Kate Warner is scared. The rate at which climate change is occurring terrifies her, and as energy planner for the Martha’s Vineyard Commission (MVC), she is trying to get Vineyarders to act.

“Climate change and the rate at which it’s occurring is phenomenally scary,” Ms. Warner said in a recent interview. “We’re ending our species' life on earth.”

This month, as part of her work with the MVC, she published a report called Getting to 100% Renewable. The document outlines the Island’s energy usage and what steps Vineyarders can take to be more environmentally conscious.

Since 2008, with the passing of The Global Warming Solutions Act, the state aims to reduce emissions by 2050 to 80 per cent below 1990 levels. In 2022, the state government released the Clean Energy and Climate Plan for 2050, which outlined the steps to bring emissions even lower.

MVC energy planner Kate Warner. — Ray Ewing

The Island’s goal is to have 100 per cent renewable energy by 2040. Each town on Martha’s Vineyard passed non-binding resolutions in 2021-2022 that approved this goal.

According to Ms. Warner’s report, transportation tops the list of energy consumption on the Island, coming in at 45 per cent last year, including the use of over eight million gallons of gasoline. The Steamship Authority accounts for 14 per cent of the transportation piece, and 6.3 per cent of all Island energy use.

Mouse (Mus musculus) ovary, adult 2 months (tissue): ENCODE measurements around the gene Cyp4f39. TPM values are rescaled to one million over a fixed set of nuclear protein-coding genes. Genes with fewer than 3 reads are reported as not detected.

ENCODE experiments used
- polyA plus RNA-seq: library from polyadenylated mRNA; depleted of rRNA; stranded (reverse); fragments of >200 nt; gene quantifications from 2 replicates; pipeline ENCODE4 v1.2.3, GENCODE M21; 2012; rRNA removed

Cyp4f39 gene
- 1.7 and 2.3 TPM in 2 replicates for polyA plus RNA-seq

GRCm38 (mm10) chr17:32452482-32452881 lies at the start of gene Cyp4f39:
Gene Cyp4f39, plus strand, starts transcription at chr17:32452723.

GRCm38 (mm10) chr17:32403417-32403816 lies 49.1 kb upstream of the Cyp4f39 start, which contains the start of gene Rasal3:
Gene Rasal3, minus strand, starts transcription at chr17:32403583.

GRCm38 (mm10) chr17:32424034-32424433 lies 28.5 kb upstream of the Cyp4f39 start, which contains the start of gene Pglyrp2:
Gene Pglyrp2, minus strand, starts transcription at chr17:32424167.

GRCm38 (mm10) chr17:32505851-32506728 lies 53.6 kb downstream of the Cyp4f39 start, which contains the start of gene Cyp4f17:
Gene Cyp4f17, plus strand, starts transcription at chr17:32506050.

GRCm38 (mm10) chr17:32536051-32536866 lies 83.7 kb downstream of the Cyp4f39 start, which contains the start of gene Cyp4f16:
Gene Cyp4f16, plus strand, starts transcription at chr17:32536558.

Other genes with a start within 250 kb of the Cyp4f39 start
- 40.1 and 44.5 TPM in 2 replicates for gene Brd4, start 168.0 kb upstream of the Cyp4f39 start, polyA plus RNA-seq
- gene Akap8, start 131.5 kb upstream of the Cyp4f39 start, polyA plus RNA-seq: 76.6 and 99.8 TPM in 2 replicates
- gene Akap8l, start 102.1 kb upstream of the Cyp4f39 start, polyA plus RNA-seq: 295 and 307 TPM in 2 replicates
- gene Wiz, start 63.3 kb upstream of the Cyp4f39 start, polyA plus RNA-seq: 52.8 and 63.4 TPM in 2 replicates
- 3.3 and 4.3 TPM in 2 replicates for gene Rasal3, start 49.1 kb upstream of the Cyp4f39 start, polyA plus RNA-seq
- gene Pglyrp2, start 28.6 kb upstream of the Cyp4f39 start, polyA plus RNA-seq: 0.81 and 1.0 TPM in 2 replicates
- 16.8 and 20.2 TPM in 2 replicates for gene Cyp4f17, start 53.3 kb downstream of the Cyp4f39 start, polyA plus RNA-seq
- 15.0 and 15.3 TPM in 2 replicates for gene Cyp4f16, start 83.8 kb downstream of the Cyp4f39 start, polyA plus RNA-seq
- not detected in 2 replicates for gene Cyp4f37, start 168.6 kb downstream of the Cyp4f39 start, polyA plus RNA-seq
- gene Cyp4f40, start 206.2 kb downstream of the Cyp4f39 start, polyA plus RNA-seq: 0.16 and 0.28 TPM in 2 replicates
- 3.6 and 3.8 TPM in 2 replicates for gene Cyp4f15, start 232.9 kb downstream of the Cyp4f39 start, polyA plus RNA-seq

The report recommends electrifying vehicular transport as a key way to lower carbon emissions. According to the 2023 statistical profile, also produced by MVC, the number of hybrid and electric vehicles has slowly increased over the years. But the number is still quite low. In 2023, just under five per cent of registered cars on Martha’s Vineyard were electric and hybrid.

Ms. Warner hopes that the electric vehicle movement will follow solar energy in becoming more popular. Previously, Ms. Warner ran a business called Under the Sun which encouraged people to put in solar panels. She also founded the Vineyard Energy Project in 2003, which educated the public on solar energy and sustainability.

“You have these early adopters, right? They believe in the thing and they do it, regardless of the cost.... At a certain point, there were enough systems on the Vineyard and the price of solar dropped. There’s going to be a point where the price of electric vehicles drops and it takes off.”

Ms. Warner acknowledged that the Steamship Authority faces some hurdles in its quest to lower emissions.

“The challenge is, how can they have enough money to convert the vessels either to hybrid or all electric,” Ms. Warner said, explaining that the Steamship Authority’s business model limits how much money is available for the transition. While other ferry systems operate as part of a state’s department of transportation, the Steamship Authority relies on ticket sales for the entirety of their revenue.

Ms. Warner said she created Getting to 100% Renewable to educate Vineyarders and provide concrete steps they could take. She hopes it encourages people and businesses to act.

“I think we have to keep getting those messages out there and hope that we inspire people to work on it. That’s the only way we’re gonna get there.”

The Getting to 100% Renewable document is available in the Martha’s Vineyard Commission website.